An essay related to Networking Essential Example


Networking Essentials: Quality of Service

Networking Essentials: Quality of Service

Quality of service (QoS) means the ability of a network to offer better service to designated network traffic over numerous technologies such as Ethernet and 802.1 networks, Frame Relay, SONET, and Asynchronous Transfer Mode (ATM) among others (Cisco Systems, 1999). The main aim of QoS is to offer priority comprising of dedicated bandwidth, enhanced loss characteristics, and regulated jitter and dormancy (needed by some interactive and real-time traffic) (Cisco Systems, 1999). Moreover, QoS helps to guarantee priority for data or traffic flow or flows that ensure end users can effectively achieve their goals on different network-related applications.

QoS is needed for several reasons that are all founded on optimum efficiency in different fields such as small corporate network, enterprise network, or internet service provider. QoS is required to control resources that are being used on the network such as bandwidth, wide-area facilities and equipment (Cisco Systems, 1999). For instance, QoS can limit bandwidth for FTP transfer and offer higher priority to significant database access. Again, QoS is needed for efficient application of network resources through network analysis management tools that can help to know how the network is being used. QoS also offers tailored services through visibility and control allowing internet service providers to provide carefully custom-made grades or classifications of service differentiation to consumers (Cisco Systems, 1999). For instance, ISPs can offer different bandwidth plans at different prices to meet consumer needs and preferences. Last but not least, QoS facilitates synchronicity of mission-critical applications ensuring that the most significant applications work effectively (Cisco Systems, 1999). This ensures that multimedia and telephony services are offered the needed bandwidth and least delays without interfering with critical applications.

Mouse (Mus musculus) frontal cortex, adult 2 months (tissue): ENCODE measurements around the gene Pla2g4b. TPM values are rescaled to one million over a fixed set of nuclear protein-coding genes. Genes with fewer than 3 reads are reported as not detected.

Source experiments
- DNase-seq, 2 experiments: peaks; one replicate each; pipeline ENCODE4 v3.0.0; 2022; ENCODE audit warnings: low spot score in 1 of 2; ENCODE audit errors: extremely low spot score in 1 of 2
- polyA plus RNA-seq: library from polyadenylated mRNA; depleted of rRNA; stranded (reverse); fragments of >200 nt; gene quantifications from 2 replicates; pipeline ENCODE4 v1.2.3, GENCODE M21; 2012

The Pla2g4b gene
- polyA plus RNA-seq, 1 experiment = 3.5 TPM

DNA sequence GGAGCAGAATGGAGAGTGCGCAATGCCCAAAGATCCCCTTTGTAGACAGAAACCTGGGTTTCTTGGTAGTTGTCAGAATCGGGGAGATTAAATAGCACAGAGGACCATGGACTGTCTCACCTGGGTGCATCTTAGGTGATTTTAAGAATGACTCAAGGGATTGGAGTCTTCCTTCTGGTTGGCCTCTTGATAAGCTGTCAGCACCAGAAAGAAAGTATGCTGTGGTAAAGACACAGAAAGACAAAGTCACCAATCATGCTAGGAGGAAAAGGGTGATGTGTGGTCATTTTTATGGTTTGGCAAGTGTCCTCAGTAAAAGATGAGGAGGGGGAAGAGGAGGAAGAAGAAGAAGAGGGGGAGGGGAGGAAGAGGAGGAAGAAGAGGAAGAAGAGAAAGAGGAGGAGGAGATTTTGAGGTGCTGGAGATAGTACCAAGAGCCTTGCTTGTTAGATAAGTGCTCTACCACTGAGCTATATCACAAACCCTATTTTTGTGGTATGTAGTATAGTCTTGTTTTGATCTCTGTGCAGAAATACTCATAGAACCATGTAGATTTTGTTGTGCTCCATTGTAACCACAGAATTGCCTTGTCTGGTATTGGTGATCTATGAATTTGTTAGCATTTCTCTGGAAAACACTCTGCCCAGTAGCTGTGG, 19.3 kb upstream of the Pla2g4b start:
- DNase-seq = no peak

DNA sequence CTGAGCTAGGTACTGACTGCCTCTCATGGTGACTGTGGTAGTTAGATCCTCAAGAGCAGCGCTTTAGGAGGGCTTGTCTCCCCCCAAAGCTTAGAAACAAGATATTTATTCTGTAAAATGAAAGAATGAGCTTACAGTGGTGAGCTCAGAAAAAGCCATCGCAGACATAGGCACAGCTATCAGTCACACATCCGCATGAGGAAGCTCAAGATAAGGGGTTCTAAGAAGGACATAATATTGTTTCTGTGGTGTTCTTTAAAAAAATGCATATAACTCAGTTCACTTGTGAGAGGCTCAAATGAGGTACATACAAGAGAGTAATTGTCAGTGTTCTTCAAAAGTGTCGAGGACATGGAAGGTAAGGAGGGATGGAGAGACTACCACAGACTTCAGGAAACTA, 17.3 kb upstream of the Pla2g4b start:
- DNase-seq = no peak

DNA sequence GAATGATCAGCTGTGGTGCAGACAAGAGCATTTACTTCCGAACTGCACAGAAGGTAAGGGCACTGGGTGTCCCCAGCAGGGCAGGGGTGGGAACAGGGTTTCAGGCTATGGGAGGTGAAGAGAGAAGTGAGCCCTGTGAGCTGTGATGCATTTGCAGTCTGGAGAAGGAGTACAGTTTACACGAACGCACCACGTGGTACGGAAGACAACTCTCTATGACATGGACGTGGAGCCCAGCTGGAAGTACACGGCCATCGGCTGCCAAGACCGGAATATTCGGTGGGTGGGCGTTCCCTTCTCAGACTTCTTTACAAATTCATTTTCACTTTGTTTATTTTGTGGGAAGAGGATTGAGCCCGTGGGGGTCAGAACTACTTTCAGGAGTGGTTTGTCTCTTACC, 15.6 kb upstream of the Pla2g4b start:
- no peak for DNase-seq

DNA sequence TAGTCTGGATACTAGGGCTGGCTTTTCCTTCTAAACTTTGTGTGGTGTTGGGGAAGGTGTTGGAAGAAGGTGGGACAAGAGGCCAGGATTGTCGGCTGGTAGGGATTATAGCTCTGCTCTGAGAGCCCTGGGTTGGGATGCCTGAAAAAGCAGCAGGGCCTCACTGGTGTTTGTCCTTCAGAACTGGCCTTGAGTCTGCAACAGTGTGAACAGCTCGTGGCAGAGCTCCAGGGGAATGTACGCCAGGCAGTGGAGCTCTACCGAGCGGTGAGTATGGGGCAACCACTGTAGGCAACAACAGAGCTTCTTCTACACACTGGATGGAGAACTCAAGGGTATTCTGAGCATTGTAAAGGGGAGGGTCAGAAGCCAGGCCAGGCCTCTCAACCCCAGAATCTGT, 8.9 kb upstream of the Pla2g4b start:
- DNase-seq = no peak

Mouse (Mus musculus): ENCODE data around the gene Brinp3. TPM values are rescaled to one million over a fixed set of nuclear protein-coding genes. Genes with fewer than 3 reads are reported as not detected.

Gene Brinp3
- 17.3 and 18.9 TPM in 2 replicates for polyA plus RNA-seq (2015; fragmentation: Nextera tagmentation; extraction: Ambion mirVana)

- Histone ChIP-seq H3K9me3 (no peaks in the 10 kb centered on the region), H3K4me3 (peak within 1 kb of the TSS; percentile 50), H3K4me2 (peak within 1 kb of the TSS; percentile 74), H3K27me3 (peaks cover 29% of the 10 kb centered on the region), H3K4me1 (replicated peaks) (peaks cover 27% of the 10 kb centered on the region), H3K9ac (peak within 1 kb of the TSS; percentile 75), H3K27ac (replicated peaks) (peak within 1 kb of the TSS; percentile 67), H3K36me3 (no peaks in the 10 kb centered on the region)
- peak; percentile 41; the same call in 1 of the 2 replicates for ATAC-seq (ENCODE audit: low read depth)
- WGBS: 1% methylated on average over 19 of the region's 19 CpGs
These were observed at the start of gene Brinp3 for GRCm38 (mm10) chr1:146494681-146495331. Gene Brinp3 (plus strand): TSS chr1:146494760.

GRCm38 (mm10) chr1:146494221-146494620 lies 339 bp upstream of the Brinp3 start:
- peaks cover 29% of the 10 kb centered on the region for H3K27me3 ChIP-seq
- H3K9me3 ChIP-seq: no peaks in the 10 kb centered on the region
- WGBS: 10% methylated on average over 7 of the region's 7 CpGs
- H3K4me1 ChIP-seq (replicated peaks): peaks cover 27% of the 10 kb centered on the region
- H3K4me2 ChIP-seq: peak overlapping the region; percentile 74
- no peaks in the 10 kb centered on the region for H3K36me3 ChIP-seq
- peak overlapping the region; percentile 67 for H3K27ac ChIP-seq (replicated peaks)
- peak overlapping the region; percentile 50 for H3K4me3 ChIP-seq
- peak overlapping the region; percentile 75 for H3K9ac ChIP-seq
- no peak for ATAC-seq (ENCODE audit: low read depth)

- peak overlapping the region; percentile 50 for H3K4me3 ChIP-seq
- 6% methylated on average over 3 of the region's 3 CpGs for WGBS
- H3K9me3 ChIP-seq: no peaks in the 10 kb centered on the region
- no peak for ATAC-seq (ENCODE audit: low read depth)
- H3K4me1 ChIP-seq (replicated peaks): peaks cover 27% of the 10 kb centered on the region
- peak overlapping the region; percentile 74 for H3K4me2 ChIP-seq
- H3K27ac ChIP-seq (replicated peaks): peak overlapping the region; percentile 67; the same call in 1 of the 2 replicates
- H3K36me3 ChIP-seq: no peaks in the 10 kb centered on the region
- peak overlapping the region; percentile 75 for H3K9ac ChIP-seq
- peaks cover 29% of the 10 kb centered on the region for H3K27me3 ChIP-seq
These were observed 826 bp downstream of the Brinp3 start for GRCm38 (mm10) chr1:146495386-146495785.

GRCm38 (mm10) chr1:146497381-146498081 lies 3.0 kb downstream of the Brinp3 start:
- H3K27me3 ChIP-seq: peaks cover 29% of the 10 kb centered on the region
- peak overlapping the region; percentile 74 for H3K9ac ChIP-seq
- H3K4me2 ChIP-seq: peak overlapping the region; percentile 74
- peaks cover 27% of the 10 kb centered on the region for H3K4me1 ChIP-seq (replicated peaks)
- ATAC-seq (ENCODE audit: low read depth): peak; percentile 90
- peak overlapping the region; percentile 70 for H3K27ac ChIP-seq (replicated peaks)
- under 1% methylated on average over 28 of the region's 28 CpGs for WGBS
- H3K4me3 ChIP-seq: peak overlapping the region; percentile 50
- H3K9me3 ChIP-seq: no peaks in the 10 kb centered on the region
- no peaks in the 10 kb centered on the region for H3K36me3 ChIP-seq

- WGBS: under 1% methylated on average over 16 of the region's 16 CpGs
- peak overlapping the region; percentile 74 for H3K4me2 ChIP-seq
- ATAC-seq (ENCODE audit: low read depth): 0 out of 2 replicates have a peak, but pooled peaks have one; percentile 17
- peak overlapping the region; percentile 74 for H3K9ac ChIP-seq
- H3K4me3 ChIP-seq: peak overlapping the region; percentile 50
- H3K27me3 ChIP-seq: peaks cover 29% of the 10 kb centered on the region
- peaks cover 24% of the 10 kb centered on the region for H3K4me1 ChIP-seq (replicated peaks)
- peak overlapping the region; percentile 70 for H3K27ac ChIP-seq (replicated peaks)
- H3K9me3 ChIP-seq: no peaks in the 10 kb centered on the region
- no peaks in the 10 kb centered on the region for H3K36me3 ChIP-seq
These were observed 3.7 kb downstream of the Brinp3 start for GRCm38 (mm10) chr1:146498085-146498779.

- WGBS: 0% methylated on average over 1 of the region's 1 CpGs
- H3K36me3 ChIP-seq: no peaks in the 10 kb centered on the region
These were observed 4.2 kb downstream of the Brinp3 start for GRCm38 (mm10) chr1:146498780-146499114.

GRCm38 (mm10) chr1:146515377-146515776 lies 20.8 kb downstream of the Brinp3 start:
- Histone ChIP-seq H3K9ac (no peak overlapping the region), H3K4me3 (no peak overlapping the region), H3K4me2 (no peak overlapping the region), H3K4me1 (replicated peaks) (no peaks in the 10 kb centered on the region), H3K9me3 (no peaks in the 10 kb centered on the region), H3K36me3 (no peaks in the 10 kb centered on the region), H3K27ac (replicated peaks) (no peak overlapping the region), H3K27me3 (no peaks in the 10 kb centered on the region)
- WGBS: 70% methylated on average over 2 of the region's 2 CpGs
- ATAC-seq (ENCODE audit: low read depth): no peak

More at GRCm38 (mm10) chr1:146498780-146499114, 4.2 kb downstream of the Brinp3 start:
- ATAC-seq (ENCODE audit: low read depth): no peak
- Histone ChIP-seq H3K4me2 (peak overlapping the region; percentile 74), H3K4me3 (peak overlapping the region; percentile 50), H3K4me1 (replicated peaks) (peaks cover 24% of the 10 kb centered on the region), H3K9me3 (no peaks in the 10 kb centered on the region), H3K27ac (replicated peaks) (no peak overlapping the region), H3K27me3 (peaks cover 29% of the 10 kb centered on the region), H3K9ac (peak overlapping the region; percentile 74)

The operation of QoS mechanisms is based on the QoS architecture for implementation. QoS operations are based on QoS marking and identification methods needed for coordination from end to end among network elements (Cisco Systems, 1999). Moreover, it also operates under the single network elements through queuing, traffic-shaping applications, and scheduling. Its operation also covers accounting, policy, and management functions to regulate and administer traffic across networks. The first step is identification and marking where a privileged service to a category of traffic is identified. When identified, the packet is either marker or not marked leading to what is known as classification (Cisco Systems, 1999). Unmarked packets are known as pre-hob basis while marked packers continue to IP precedence through signaling and differentiation. To manage congestion of voice/data/video data, QoS offers different queuing tools such as weighted fair queuing, priority queuing, and custom queuing among others (Cisco Systems, 1999). QoS also offers traffic shaping and policing (Cisco Systems, 1999). Shaping is applied to develop a traffic flow that restricts the full bandwidth probable of the flow while policing also means the same thing but traffic that surpasses the designed rate is not protected.

QoS is also faced with numerous challenges. The first major challenge is network neutrality that is a concept where user traffic is not victimized at all in terms of traffic generated by different network users (Cisco Systems, 1999). This means that internet service providers cannot slow or speed up web content based on its destination, ownership, and source. Different laws and policies also limit the ability to control traffic from different users. Another challenge is applying QoS without losing the main benefits of IP or other networks.


Cisco Systems, 1999. Cisco IOS 12.0 Quality of Service. Indianapolis: Cisco press.